Role of non-governmental organisations in provision of health services in KwaZulu-Natal.

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dc.contributor.advisor Sing, Deoram.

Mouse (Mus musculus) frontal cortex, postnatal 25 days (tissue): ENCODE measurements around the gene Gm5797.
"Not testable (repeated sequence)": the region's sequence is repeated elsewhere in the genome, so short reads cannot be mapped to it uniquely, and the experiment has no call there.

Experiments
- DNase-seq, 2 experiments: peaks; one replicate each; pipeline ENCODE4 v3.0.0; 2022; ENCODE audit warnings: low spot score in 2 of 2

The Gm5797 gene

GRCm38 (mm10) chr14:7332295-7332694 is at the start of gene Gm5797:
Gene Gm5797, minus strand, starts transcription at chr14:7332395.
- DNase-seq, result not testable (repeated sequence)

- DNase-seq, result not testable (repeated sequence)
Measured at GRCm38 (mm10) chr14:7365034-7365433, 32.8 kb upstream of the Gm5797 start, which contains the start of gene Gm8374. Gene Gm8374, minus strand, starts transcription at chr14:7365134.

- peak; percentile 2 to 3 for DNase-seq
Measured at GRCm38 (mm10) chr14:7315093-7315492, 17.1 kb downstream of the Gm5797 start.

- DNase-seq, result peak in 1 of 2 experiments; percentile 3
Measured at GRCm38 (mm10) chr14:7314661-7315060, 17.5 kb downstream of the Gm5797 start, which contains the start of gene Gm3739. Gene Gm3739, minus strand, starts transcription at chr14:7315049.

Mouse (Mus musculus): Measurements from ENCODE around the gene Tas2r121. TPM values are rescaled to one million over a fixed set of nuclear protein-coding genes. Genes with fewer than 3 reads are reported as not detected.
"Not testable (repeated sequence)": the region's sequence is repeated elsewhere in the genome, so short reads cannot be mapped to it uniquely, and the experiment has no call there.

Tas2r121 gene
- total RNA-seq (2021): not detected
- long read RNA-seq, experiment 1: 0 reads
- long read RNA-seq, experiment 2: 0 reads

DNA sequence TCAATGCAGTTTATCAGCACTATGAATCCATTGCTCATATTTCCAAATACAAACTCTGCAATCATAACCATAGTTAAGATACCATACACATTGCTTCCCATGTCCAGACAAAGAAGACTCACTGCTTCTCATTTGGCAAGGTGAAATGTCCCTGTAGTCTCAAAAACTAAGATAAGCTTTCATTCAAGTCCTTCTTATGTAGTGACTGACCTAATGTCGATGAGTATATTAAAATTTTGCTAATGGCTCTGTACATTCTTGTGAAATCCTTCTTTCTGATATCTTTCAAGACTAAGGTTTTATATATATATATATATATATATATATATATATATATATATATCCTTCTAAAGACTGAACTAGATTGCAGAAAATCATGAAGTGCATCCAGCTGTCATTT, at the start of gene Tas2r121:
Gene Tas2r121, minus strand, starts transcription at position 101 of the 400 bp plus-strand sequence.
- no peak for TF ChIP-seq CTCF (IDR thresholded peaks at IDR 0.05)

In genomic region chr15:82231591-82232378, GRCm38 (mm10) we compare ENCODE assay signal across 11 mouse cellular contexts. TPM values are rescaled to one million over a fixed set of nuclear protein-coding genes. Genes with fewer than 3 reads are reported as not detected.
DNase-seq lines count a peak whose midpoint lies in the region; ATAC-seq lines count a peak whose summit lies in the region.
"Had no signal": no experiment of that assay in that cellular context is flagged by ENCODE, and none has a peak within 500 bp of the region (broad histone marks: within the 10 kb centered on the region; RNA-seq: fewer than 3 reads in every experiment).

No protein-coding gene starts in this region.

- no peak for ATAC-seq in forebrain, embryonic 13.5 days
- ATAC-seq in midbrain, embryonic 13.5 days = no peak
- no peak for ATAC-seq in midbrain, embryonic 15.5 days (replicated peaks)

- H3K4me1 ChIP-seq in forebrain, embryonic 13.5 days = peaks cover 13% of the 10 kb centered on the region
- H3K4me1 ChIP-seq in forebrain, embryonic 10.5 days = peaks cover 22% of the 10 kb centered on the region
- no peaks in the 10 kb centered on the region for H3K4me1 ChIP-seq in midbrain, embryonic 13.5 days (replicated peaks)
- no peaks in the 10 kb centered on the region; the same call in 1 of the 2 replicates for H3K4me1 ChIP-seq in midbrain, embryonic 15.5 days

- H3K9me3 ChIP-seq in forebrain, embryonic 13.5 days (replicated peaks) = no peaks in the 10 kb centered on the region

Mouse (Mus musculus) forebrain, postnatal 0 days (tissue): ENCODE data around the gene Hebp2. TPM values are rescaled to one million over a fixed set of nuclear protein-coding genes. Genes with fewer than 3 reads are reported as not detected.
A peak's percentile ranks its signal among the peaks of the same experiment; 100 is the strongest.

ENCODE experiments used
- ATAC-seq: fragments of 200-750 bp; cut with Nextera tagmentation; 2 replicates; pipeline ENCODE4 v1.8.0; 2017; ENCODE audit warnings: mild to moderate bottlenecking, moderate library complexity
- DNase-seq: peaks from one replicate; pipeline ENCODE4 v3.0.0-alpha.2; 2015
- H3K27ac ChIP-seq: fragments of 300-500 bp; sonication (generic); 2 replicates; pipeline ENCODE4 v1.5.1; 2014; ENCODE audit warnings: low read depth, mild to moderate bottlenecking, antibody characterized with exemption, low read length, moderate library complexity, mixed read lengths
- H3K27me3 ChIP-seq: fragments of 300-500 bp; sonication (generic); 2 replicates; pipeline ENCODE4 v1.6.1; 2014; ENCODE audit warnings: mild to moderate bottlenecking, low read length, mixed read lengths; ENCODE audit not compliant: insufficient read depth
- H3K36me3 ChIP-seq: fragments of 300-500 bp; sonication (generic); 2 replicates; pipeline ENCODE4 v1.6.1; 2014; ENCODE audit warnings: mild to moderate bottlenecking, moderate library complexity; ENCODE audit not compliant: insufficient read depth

dc.creator Ndlovu, Basil Siphiwe. 2011-12-12T10:58:56Z 2011-12-12T10:58:56Z 1999 1999
dc.description Thesis (M.Admin)-University of Durban-Westville, 1999. en